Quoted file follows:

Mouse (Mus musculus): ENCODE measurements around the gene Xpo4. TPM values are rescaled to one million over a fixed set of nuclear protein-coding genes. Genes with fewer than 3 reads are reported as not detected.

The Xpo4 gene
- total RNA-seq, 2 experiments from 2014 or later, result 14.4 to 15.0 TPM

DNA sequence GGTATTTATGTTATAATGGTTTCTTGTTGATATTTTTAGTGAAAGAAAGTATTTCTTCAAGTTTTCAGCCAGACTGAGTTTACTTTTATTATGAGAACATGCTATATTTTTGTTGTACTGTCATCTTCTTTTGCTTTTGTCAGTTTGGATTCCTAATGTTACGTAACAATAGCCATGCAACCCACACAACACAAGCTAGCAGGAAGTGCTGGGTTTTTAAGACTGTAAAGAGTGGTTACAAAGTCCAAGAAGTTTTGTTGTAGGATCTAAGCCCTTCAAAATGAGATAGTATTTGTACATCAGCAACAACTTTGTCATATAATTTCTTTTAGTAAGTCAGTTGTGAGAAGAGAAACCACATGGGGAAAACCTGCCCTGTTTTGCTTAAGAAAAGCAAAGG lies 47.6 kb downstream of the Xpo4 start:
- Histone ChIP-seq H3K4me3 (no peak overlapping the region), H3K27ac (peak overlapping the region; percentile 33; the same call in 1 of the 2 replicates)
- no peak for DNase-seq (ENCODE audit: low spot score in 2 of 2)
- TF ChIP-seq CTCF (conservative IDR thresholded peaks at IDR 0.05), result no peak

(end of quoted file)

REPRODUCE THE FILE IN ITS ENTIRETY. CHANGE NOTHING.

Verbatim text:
Mouse (Mus musculus): ENCODE measurements around the gene Xpo4. TPM values are rescaled to one million over a fixed set of nuclear protein-coding genes. Genes with fewer than 3 reads are reported as not detected.

The Xpo4 gene
- total RNA-seq, 2 experiments from 2014 or later, result 14.4 to 15.0 TPM

DNA sequence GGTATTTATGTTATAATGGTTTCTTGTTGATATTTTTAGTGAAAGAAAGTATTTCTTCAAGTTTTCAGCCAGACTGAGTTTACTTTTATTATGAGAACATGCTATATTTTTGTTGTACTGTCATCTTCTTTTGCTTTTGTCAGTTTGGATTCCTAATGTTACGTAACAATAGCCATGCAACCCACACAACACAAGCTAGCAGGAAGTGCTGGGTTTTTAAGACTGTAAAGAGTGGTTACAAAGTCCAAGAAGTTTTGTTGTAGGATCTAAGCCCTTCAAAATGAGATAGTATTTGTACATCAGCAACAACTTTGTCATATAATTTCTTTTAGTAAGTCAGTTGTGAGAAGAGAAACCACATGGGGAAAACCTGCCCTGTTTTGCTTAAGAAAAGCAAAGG lies 47.6 kb downstream of the Xpo4 start:
- Histone ChIP-seq H3K4me3 (no peak overlapping the region), H3K27ac (peak overlapping the region; percentile 33; the same call in 1 of the 2 replicates)
- no peak for DNase-seq (ENCODE audit: low spot score in 2 of 2)
- TF ChIP-seq CTCF (conservative IDR thresholded peaks at IDR 0.05), result no peak